By Melissa Fossum
By Lauren Wise
By New Times
By Amanda Savage
By Jason P. Woodbury
By Troy Farah
By New Times
But what about Curt Kirkwood calling his brother Cris and inviting him to be a Meat Puppet again after Cris' lost decade of drugs, death, and despair, which culminated in an 18-month jail sentence for attacking a retired sheriff's deputy who shot him in the back? Even odds-makers with a wicked sense of humor wouldn't entertain the probability of a Meat Puppets reunion after that. Or the likelihood that the resulting album, Rise to Your Knees, could actually be one of their best ever, combining the looseness of the early SST albums with the variety of a major-label release and a third eye fixed squarely on the future. Pretty neat for a band that's existed mostly as a faded memory for the past decade.
Speaking to both brothers just before the new album's July 17 release could restore anyone's faith that there are indeed larger forces in the universe at work. Although Cris' recovery is nothing short of miraculous, he stops short from using the obvious Phoenix-reborn description, instead preferring to see his story as the "Phoenix squirming in the ashes making digestive noises" kind.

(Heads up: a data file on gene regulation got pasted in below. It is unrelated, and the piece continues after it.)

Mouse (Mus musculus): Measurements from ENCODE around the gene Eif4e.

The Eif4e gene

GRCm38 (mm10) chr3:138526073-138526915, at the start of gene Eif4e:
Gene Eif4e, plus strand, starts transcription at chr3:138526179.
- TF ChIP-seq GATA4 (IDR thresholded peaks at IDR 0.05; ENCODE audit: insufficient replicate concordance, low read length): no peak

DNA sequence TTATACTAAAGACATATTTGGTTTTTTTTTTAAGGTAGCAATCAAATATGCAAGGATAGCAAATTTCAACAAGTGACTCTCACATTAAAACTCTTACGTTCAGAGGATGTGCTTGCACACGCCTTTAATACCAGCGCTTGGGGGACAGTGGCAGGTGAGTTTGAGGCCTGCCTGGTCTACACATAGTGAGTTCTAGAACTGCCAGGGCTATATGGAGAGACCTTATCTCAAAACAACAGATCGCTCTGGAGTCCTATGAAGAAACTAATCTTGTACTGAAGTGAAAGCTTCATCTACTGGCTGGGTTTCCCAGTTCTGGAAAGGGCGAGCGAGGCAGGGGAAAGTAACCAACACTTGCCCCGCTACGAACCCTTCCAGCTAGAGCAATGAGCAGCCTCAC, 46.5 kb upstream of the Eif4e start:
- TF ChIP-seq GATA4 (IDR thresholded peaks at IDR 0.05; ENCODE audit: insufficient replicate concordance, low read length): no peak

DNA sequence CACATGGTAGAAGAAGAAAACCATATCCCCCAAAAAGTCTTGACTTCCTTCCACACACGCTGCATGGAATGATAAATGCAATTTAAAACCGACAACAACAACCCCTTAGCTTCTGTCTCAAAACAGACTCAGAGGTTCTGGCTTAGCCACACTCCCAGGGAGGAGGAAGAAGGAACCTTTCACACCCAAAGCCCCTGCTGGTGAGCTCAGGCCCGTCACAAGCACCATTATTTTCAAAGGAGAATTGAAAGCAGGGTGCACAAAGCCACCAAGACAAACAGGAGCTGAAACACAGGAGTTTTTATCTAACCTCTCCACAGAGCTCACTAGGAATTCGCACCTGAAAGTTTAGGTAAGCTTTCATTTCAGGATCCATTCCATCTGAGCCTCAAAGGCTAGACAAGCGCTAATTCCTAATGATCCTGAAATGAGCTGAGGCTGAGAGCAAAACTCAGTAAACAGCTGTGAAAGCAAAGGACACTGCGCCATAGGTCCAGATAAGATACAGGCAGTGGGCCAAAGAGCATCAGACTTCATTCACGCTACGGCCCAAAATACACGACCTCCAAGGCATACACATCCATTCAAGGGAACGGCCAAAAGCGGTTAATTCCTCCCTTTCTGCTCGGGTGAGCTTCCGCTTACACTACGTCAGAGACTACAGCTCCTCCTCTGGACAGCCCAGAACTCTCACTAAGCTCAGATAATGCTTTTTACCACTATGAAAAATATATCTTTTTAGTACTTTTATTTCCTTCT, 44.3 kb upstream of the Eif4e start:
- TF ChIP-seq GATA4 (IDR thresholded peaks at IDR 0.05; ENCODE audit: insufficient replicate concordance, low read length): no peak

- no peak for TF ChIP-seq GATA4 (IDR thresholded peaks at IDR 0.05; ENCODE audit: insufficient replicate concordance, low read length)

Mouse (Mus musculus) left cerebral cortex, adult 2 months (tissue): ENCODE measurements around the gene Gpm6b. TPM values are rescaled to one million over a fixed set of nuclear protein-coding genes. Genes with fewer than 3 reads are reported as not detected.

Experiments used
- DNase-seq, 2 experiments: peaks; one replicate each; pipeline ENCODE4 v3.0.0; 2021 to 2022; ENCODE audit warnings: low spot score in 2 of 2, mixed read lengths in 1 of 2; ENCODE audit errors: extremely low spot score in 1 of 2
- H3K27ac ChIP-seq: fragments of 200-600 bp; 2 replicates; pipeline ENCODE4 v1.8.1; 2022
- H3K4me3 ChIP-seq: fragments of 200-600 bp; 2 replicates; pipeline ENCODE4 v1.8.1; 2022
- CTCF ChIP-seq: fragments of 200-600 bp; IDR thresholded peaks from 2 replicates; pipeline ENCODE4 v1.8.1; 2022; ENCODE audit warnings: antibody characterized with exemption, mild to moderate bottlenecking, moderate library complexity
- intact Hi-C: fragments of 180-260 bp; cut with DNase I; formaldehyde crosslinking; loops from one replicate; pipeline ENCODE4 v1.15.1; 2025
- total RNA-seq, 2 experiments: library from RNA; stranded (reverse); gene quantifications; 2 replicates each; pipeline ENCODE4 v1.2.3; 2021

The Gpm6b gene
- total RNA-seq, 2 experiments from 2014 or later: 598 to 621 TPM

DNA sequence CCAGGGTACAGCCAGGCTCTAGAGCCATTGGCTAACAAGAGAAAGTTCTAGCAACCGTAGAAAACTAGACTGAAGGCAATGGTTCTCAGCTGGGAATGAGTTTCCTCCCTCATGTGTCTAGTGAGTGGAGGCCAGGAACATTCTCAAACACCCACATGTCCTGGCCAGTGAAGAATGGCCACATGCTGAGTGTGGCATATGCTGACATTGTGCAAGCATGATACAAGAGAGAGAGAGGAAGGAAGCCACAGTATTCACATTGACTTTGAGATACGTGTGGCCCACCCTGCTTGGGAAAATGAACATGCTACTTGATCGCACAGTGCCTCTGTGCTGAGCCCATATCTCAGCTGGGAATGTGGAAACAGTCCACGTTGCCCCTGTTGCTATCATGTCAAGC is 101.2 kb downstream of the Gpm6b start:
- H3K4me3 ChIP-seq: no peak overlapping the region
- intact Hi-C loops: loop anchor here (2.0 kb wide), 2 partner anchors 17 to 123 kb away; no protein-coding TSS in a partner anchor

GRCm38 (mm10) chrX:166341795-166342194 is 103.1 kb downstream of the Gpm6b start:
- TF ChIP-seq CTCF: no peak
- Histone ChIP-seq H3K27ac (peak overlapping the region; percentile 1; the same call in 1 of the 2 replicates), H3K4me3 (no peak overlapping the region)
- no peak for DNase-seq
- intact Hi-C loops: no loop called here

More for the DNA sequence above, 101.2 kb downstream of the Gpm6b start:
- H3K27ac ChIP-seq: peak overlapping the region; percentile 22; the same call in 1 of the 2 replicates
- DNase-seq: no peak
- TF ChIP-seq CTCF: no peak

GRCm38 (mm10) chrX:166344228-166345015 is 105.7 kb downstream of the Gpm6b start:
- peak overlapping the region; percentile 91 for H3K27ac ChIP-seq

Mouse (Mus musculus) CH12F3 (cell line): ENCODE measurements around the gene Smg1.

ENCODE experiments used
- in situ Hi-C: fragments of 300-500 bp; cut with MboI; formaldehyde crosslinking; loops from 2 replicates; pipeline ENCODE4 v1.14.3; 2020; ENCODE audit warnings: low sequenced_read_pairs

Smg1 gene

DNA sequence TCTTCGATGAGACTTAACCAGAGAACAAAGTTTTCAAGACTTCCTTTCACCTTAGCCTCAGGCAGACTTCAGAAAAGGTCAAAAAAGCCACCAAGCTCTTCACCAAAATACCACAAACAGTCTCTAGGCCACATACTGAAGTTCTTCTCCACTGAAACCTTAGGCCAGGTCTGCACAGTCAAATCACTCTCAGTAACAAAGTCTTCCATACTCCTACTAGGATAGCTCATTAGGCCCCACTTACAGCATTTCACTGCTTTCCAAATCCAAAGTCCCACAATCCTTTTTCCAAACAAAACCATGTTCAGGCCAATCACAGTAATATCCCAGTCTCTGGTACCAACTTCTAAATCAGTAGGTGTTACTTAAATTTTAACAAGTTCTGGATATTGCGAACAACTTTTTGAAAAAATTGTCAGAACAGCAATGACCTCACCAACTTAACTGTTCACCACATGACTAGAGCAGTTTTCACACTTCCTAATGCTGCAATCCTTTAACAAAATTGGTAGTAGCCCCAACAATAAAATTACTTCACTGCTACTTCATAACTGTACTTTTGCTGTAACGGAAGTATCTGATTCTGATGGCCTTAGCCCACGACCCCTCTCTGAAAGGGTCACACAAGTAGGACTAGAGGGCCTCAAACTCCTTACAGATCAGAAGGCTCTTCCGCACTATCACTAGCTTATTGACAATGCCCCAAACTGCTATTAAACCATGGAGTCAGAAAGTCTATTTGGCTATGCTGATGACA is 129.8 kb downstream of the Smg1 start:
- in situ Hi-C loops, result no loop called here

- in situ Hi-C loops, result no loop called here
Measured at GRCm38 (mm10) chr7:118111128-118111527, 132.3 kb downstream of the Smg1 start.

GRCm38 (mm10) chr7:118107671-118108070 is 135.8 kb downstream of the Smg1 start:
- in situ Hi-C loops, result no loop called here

Curt, too, seems wary of the catch-all reunion tag, as well as a few others. "I saw this coming after I got Cris back on. They'll make a pretty big deal of this," Curt says via phone from his home in Austin, Texas. "Not just Cris having been fucked up, but there's always that triumphant thing, rock bands that get old. 'Hey, we're old but we still have energy and boy, you young girls are still totally impressed.' They have to be triumphant or else they go to CMT and gain new relevance, which I'm gonna do eventually. Once I'm emboldened with a neck as long as a giraffe and I can do myself."